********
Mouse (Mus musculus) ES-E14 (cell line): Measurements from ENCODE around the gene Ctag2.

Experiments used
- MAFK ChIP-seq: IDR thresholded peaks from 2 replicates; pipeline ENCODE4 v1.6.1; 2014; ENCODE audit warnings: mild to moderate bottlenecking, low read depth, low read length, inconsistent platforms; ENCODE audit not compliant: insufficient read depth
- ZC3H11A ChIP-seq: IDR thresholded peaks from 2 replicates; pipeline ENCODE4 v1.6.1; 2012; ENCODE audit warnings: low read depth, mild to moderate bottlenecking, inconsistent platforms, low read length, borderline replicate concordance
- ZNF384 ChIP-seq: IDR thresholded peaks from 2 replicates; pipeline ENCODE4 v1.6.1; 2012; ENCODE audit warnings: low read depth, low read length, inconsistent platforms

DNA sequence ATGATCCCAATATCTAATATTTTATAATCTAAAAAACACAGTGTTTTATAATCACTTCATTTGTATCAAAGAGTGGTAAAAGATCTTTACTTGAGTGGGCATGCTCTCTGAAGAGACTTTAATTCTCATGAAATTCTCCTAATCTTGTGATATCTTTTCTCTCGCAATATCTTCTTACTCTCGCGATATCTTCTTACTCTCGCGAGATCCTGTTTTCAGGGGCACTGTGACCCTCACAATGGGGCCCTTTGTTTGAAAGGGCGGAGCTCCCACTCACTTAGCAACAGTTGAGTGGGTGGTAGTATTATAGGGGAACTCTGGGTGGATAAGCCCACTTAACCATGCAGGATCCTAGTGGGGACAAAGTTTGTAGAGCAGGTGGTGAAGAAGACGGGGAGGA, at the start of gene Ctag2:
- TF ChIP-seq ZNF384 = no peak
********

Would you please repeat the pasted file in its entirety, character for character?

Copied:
Mouse (Mus musculus) ES-E14 (cell line): Measurements from ENCODE around the gene Ctag2.

Experiments used
- MAFK ChIP-seq: IDR thresholded peaks from 2 replicates; pipeline ENCODE4 v1.6.1; 2014; ENCODE audit warnings: mild to moderate bottlenecking, low read depth, low read length, inconsistent platforms; ENCODE audit not compliant: insufficient read depth
- ZC3H11A ChIP-seq: IDR thresholded peaks from 2 replicates; pipeline ENCODE4 v1.6.1; 2012; ENCODE audit warnings: low read depth, mild to moderate bottlenecking, inconsistent platforms, low read length, borderline replicate concordance
- ZNF384 ChIP-seq: IDR thresholded peaks from 2 replicates; pipeline ENCODE4 v1.6.1; 2012; ENCODE audit warnings: low read depth, low read length, inconsistent platforms

DNA sequence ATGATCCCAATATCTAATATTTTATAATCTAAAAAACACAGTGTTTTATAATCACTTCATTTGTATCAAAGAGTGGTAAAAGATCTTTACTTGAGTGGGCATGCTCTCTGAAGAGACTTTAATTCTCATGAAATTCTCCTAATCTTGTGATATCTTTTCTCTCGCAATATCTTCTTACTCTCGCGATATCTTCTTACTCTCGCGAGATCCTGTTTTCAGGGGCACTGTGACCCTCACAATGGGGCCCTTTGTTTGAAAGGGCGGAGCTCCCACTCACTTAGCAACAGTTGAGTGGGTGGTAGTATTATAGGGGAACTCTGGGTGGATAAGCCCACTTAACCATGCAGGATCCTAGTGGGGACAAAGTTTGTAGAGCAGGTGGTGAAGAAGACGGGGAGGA, at the start of gene Ctag2:
- TF ChIP-seq ZNF384 = no peak